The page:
In June, Indiabulls-owned social commerce application, Yaari laid off about 60 per cent of its workforce or 150 people.

39. Boeing – 150

Planemaker Boeing Co cut about 150 finance jobs in the United States this year, in an attempt to simplify the company’s corporate structure and to focus more resources on manufacturing and product development.

40. HealthifyMe – 150

Healthtech startup HealthifyMe laid off 150 employees in non-operations roles such as SME, quality analytics, product, and marketing. 

41. Chargebee – 142

Chennai-based revenue management startup fired 10 per cent of its workforce, which is 142 employees, citing adverse macroeconomic conditions. 

42. Decacorn Brex - 136 

Corporate spend management startup Brex kicked out 136 people, which is 11 per cent of its workforce, across all departments.

43. BlueStacks – 120 

Android gaming platform sacked 120 to 150 people out of 400 global workforce. This included 60 Indians.  

44. Carousell – 110

Consumer-to-consumer (C2C) e-commerce platform Carousell let go of 110 employees, or 10 per cent of its total workforce, to reduce costs.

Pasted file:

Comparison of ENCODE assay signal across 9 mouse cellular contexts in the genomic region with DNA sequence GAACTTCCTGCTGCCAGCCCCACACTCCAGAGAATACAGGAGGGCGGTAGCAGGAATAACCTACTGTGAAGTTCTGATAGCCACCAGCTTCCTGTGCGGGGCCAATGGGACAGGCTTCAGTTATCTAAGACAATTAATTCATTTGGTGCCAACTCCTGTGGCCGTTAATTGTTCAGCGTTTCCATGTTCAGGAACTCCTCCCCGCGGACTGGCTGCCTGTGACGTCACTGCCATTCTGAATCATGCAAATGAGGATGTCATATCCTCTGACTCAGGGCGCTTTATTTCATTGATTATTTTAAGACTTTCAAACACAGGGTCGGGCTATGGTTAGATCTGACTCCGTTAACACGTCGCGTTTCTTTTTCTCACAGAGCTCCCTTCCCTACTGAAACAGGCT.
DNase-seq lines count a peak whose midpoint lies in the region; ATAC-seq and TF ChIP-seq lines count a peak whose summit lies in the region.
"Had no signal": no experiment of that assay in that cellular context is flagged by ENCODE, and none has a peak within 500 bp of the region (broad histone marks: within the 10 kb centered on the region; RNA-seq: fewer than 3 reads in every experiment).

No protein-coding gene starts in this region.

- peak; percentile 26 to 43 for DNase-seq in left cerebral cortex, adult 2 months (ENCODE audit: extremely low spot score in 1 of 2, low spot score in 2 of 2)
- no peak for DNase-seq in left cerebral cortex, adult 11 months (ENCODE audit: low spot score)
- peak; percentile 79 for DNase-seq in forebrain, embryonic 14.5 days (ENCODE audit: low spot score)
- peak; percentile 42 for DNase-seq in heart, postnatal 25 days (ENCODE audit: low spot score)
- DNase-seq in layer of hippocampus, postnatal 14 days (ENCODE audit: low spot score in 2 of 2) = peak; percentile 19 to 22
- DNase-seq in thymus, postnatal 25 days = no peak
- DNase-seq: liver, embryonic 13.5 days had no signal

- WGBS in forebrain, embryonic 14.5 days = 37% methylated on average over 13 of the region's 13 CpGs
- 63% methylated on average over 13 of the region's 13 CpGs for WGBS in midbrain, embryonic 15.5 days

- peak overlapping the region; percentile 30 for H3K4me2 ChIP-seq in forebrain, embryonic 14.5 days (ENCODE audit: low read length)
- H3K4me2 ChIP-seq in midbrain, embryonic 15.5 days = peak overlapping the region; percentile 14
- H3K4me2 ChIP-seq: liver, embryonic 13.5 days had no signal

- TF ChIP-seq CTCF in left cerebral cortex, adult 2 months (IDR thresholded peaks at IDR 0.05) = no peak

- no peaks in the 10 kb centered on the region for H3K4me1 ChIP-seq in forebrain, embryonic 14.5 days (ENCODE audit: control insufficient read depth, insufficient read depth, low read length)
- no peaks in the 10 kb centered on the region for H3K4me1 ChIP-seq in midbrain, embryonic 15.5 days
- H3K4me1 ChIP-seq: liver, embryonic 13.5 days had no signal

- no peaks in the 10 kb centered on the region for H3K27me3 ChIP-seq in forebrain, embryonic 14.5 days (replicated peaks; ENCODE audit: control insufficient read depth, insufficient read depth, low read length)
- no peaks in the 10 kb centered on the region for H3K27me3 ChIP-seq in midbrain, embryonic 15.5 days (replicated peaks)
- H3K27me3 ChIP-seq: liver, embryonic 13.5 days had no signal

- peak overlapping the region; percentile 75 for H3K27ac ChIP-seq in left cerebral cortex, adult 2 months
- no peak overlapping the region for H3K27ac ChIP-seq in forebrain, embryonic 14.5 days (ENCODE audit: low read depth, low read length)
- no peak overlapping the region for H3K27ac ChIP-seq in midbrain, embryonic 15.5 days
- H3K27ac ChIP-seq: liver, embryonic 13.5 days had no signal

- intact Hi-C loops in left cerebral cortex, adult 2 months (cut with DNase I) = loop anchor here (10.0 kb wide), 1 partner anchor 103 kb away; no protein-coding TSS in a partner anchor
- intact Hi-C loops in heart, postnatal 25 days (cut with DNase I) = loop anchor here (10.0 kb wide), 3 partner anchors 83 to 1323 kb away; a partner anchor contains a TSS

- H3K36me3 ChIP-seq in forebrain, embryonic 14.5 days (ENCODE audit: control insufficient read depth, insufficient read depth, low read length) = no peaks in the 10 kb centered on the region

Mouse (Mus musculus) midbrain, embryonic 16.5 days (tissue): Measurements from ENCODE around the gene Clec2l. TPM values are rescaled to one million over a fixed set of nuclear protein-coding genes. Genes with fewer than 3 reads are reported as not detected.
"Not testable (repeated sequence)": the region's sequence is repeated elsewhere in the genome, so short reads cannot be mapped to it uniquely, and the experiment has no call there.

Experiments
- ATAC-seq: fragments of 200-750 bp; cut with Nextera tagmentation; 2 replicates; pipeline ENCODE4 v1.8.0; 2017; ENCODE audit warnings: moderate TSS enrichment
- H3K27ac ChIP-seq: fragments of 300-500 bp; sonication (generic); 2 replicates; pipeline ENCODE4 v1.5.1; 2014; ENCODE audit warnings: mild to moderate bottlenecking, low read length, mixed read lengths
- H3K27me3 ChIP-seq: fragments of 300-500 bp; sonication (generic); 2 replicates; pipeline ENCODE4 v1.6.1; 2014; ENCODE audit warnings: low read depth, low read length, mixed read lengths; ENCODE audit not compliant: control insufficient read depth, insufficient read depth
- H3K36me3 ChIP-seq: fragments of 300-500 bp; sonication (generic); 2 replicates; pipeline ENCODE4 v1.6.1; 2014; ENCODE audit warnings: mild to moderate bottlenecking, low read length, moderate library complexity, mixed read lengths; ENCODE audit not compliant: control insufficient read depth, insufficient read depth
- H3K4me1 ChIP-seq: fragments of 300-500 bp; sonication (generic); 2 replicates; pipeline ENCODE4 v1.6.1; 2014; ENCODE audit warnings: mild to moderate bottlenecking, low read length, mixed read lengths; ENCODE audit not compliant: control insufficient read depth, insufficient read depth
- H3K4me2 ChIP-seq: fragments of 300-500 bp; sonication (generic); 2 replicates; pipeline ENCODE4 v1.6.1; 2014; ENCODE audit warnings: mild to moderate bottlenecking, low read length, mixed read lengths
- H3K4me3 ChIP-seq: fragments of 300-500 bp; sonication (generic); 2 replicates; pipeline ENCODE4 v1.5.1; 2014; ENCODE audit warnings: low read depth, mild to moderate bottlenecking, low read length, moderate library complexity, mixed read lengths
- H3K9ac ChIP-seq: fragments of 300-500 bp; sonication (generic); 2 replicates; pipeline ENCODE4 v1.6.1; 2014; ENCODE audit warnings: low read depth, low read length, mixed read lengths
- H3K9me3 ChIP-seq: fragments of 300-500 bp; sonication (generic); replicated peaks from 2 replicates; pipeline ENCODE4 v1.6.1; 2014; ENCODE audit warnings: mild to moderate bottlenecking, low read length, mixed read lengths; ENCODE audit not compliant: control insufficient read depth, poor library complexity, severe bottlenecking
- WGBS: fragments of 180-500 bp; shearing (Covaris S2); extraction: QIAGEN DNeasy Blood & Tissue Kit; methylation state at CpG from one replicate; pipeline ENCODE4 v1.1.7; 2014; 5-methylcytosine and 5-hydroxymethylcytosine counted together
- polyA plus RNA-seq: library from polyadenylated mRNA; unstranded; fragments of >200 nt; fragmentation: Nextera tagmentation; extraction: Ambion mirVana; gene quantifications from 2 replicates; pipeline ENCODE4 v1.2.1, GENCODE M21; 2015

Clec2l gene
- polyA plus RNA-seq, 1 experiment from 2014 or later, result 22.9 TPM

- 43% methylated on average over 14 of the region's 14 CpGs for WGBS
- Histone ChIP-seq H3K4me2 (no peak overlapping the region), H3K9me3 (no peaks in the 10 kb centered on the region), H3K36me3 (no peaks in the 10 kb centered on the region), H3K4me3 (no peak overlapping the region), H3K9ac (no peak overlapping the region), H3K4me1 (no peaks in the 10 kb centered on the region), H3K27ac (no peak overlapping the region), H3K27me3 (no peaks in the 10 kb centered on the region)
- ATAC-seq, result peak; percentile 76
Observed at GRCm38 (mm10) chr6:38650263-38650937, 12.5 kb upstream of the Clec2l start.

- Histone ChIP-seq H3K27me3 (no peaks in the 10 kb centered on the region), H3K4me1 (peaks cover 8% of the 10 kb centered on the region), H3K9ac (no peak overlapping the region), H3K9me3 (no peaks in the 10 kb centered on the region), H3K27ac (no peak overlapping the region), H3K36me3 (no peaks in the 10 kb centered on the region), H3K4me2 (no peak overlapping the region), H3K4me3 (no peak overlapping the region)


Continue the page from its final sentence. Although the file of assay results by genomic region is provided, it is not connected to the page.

45. Adobe - 100

In a bid to reduce expenses, Adobe has laid off nearly 100 employees mainly from the sales team. The software company employed around 28,700 workers, as per its Q3 2022 financial report.

46. Mobile Premier League – 100

Indian mobile esports and skill gaming platform, which entered the unicorn club in September, fired 100 people. 

47. Momentive Global – 100

Momentive Global, the parent of the web-survey portal SurveyMonkey, terminated 100 staff in October.

48. PepsiCo – 100

Pepsi maker PepsiCo will sack hundreds of workers at the headquarters of its North American snacks and beverages verticals. 

49. Innovaccer – 90

Healthtech startup Innovaccer, which entered the unicorn club last year, asked nearly 90 employees to put down their papers. 

50. Coinbase – 60

In November, crypto exchange Coinbase Global Inc sacked over 60 employees in its recruiting and institutional onboarding teams.  

2022 brought us chaos, but also the opportunity to review, renew, and advance. Read the end-2022 issue of People Matters Digital Magazine for a look back, and some key takeaways to bring forward.

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Topics: Strategic HR, #YearThatWas